Down in Yunlin, however, few people wonder why the KMT's emperor has no clothes. Typical of rural Taiwan, the county is populated almost entirely by native-Taiwanese farmers, whose ancestors moved to the island from mainland China centuries before Chiang Kai-shek followed with his retreating KMT 55 years ago. For decades they supported the KMT, then Taiwan's only party, which co-opted local élites and controlled loans to farmers to win loyalty. Now that's changing. Locals worry that the KMT's desire for closer ties with the mainland will mean a flood of cheap imported produce and lower incomes and, more fundamentally, that the KMT will eventually reunify with a country they consider alien. The KMT's Yunlin chief, Huang Shang-wen, knows how his party can regain votes: "For us to win elections, we need to lean toward independence." But that would sacrifice the KMT's core supporters. Hung on the paradox, Huang is drafting his resignation letter.
Wa NationAfter decades as Taiwan's undisputed ruler, the KMT is now struggling to define itself. It has jeopardized its image in the weeks following the March 20 presidential election by engaging in a divisive campaign to overturn the election result, which saw Lien lose by just 29,518 votes out of nearly 13 million. Last week, the face-off between the KMT and Chen's government remained at an angry impasse. The KMT and its chief "Pan-Blue" alliance partner, the People First Party (PFP), have petitioned the courts for a recount and squabbled with Chen and his Democratic Progressive Party (DPP) over the procedure. The two sides also remain deadlocked over the shooting. The KMT has suggested it was staged to win votes and demands a special inquiry; Chen says police should first complete their investigation. Yet many KMT officials privately acknowledge that a recount holds little hope for a reversal, and a U.S. team of experts headed by forensics sleuth Dr. Henry Lee, a star of the O.J. Simpson trial, found "no question" that Chen suffered "a grazing type of gunshot wound."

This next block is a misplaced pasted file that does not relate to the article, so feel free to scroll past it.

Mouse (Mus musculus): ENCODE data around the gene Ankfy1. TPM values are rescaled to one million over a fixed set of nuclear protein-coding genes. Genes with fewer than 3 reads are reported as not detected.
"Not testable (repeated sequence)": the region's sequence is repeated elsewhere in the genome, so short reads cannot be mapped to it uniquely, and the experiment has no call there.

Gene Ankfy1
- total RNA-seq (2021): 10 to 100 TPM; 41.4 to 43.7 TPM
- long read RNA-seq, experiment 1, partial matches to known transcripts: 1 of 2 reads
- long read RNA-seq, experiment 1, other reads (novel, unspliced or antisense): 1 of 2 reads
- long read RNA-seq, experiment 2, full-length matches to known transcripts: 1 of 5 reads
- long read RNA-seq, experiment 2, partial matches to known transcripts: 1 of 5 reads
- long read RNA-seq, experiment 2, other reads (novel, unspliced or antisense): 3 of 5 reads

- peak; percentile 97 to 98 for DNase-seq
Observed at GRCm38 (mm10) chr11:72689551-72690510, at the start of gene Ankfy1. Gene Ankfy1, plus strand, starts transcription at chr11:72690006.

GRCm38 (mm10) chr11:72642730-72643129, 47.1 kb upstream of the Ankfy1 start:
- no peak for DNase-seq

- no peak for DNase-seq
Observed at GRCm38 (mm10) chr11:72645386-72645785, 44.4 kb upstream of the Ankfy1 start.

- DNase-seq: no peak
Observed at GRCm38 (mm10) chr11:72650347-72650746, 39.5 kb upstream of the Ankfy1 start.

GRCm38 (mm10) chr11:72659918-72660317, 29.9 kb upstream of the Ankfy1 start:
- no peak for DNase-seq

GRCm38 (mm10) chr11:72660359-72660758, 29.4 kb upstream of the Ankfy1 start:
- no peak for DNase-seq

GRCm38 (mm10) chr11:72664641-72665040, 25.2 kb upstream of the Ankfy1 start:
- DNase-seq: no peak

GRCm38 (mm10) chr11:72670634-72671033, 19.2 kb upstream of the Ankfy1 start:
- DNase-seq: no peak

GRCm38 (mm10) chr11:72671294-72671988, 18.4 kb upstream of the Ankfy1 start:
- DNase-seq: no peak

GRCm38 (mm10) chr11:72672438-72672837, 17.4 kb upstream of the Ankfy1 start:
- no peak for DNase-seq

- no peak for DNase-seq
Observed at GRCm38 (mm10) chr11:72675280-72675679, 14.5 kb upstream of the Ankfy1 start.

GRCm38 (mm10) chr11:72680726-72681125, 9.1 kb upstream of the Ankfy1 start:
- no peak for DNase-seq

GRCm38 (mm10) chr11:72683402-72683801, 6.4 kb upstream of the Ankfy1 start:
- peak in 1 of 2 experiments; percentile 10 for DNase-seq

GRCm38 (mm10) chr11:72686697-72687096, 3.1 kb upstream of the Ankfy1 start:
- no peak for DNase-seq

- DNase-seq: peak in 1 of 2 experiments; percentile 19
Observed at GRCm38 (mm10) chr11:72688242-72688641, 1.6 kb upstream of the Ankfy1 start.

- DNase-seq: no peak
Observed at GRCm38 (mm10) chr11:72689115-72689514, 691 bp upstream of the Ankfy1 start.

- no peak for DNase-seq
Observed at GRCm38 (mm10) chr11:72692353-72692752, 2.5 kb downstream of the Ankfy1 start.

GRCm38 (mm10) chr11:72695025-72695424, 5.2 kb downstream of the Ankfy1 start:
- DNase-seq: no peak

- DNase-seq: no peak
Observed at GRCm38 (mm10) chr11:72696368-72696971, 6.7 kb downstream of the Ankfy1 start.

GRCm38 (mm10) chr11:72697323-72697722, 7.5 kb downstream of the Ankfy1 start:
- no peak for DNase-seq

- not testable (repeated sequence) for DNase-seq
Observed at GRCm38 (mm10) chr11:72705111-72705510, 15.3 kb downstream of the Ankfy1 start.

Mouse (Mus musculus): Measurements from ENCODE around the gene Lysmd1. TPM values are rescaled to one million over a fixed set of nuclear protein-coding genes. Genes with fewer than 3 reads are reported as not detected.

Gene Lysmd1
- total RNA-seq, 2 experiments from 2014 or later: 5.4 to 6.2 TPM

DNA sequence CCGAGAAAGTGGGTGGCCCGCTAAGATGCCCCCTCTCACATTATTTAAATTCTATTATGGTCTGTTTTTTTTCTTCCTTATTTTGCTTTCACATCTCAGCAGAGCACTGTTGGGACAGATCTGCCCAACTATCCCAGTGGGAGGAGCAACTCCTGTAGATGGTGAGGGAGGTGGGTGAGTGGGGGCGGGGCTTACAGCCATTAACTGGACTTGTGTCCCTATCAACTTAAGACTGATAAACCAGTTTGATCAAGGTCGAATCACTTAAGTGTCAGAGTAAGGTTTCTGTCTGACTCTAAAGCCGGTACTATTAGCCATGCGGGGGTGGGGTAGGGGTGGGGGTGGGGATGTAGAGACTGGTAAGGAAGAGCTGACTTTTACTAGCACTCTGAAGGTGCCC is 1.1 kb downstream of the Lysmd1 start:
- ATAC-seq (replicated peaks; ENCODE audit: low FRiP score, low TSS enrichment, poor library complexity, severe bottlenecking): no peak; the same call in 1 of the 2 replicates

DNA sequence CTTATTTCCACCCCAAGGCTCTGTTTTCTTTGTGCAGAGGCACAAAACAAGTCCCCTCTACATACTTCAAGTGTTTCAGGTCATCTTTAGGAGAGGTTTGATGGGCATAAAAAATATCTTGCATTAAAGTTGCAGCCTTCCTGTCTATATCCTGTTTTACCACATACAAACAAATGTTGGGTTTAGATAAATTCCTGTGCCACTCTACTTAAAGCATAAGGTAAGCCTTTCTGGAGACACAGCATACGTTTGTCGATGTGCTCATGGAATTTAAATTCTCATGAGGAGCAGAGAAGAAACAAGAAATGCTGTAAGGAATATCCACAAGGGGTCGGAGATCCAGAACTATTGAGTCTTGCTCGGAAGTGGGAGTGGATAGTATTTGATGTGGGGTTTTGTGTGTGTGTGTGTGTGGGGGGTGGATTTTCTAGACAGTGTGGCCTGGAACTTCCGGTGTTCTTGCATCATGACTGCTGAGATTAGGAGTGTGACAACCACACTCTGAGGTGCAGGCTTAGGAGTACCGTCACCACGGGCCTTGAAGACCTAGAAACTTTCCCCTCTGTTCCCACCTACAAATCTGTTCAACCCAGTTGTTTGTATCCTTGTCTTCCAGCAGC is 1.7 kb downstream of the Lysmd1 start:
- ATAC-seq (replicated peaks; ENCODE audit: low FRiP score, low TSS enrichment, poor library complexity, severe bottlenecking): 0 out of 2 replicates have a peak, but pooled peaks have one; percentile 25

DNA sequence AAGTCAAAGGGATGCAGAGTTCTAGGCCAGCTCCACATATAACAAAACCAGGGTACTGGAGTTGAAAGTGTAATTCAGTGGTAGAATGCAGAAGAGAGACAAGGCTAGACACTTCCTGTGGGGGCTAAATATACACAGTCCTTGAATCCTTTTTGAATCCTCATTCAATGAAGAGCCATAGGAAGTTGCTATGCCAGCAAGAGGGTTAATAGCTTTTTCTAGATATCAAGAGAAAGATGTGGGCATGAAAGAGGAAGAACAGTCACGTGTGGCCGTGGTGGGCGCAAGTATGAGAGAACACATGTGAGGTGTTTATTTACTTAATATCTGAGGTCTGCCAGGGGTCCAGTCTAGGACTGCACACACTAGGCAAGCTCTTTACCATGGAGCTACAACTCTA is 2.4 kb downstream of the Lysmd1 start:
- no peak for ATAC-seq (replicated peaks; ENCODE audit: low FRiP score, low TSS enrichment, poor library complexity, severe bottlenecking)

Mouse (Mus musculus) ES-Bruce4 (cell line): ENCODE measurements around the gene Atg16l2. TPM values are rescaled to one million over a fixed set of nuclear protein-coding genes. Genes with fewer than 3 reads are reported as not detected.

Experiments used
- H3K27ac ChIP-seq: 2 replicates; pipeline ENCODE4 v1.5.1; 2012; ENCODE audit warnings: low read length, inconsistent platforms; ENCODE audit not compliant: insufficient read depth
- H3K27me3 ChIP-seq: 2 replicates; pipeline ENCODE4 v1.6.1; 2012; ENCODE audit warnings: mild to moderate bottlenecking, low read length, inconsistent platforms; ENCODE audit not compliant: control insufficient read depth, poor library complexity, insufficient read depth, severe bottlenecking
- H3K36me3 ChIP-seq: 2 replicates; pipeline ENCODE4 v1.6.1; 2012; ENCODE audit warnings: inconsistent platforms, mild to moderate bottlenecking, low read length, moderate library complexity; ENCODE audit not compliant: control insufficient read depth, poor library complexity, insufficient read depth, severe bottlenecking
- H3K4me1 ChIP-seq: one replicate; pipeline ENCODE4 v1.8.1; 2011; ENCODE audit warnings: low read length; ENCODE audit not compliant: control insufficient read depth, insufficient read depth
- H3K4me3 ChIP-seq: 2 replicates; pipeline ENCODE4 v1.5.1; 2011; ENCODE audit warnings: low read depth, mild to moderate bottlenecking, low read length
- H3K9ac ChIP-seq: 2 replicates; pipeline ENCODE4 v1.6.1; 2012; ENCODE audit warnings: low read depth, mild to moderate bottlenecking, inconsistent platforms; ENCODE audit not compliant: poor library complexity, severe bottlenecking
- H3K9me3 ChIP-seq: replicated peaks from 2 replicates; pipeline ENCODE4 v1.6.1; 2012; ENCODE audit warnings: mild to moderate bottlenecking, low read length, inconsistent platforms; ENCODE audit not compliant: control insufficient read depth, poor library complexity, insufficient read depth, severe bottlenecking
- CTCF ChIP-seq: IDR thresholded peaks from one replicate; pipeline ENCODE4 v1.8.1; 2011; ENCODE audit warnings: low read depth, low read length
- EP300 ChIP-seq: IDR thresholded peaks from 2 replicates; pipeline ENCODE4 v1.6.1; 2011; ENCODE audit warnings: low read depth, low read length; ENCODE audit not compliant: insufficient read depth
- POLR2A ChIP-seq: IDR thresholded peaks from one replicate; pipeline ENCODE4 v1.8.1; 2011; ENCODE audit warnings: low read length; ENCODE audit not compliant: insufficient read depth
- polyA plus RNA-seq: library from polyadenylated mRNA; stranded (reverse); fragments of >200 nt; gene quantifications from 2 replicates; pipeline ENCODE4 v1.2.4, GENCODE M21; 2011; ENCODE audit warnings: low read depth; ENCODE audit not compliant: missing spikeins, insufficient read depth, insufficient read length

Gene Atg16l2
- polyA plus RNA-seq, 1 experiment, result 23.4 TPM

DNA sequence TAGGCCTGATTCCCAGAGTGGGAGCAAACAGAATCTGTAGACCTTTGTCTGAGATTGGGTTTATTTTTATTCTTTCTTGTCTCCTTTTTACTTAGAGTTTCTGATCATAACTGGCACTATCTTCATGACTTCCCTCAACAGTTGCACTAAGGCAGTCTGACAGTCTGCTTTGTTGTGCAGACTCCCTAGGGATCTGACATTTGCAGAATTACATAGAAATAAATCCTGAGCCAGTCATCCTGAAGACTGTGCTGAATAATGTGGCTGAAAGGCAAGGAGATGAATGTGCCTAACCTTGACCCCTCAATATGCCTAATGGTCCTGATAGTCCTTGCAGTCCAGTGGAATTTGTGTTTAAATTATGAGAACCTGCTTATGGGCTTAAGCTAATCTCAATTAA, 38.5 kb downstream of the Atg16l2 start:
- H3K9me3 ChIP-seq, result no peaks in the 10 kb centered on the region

That leaves Lien, 67, gambling that he can harness voter outrage at what he considers an unfair election in order to breathe new life into the KMT. Yet parlaying indignation into political gains will be tough. He must quickly reconcile his party with the island's fast-growing sense of a Taiwanese (as opposed to Chinese) identity, and overcome deep factional divides. Failure will probably cost Pan-Blue its majority in the legislature during elections this December—its last toehold on power. Success will require winning a tough two-front war. On one side are Taiwanese voters, like those in Yunlin, who are now drawn to Chen and his "Taiwan first" message. On the other are old-line supporters wary of pandering to independence-minded Taiwanese. At the same time, the KMT must make room for ambitious Young Turks anxious to climb the ranks, negotiate a new equilibrium within its Pan-Blue alliance and reverse a plunge in assets that forced the party, once the world's richest, to miss payroll for five days earlier this month. Many expect the KMT, facing so many loose ends, to unravel. "We're seeing it decline into something pitiful," says Byron Weng, a political scientist at National Chi Nan University in central Taiwan, "and that will leave the DPP in power for at least another decade."